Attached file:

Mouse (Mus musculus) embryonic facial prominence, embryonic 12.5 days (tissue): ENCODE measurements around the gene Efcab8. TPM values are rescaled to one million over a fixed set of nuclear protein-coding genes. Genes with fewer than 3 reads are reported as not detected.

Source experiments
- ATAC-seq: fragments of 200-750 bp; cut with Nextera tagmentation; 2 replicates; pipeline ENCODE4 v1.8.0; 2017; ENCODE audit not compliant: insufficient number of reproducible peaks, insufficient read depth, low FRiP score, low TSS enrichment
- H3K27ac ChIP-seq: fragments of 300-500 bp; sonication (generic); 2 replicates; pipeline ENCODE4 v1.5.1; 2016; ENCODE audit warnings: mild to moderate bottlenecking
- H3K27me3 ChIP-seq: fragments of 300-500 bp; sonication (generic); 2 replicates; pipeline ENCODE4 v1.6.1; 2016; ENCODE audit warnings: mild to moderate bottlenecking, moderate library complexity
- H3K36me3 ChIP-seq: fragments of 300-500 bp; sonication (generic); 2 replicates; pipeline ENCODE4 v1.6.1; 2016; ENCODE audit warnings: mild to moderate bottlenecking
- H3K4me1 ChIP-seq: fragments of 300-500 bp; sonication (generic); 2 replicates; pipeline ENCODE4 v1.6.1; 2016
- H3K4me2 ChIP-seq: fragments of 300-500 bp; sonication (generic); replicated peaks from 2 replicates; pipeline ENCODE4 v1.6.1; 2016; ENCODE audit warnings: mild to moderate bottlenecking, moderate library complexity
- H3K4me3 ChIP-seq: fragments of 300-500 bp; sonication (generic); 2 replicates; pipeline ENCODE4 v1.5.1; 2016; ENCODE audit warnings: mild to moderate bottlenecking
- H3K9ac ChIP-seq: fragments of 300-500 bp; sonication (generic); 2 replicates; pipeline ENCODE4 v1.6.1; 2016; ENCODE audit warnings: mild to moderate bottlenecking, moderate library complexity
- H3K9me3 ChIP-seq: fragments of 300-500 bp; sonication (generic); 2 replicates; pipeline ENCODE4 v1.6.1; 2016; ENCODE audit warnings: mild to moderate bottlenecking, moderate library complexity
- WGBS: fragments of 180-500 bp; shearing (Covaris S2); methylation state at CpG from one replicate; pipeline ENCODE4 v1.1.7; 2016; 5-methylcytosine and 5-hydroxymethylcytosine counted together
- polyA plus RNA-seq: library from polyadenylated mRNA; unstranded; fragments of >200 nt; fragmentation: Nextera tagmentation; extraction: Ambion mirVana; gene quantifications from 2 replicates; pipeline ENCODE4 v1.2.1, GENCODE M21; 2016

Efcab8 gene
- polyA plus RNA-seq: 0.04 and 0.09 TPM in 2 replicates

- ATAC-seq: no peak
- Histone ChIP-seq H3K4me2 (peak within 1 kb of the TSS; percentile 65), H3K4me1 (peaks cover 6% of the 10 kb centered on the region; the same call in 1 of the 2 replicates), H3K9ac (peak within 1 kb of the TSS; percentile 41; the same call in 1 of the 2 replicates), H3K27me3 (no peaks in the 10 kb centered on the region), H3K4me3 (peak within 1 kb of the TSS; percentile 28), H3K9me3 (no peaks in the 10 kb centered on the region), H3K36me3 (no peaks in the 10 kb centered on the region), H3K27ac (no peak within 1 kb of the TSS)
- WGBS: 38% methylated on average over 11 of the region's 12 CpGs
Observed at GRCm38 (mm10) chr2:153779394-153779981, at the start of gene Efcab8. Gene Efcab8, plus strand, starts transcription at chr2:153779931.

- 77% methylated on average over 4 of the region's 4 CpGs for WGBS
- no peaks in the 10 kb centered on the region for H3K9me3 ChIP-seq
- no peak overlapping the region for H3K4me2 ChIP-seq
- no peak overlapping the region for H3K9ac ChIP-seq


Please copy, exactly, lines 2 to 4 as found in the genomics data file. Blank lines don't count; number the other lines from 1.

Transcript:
Source experiments
- ATAC-seq: fragments of 200-750 bp; cut with Nextera tagmentation; 2 replicates; pipeline ENCODE4 v1.8.0; 2017; ENCODE audit not compliant: insufficient number of reproducible peaks, insufficient read depth, low FRiP score, low TSS enrichment
- H3K27ac ChIP-seq: fragments of 300-500 bp; sonication (generic); 2 replicates; pipeline ENCODE4 v1.5.1; 2016; ENCODE audit warnings: mild to moderate bottlenecking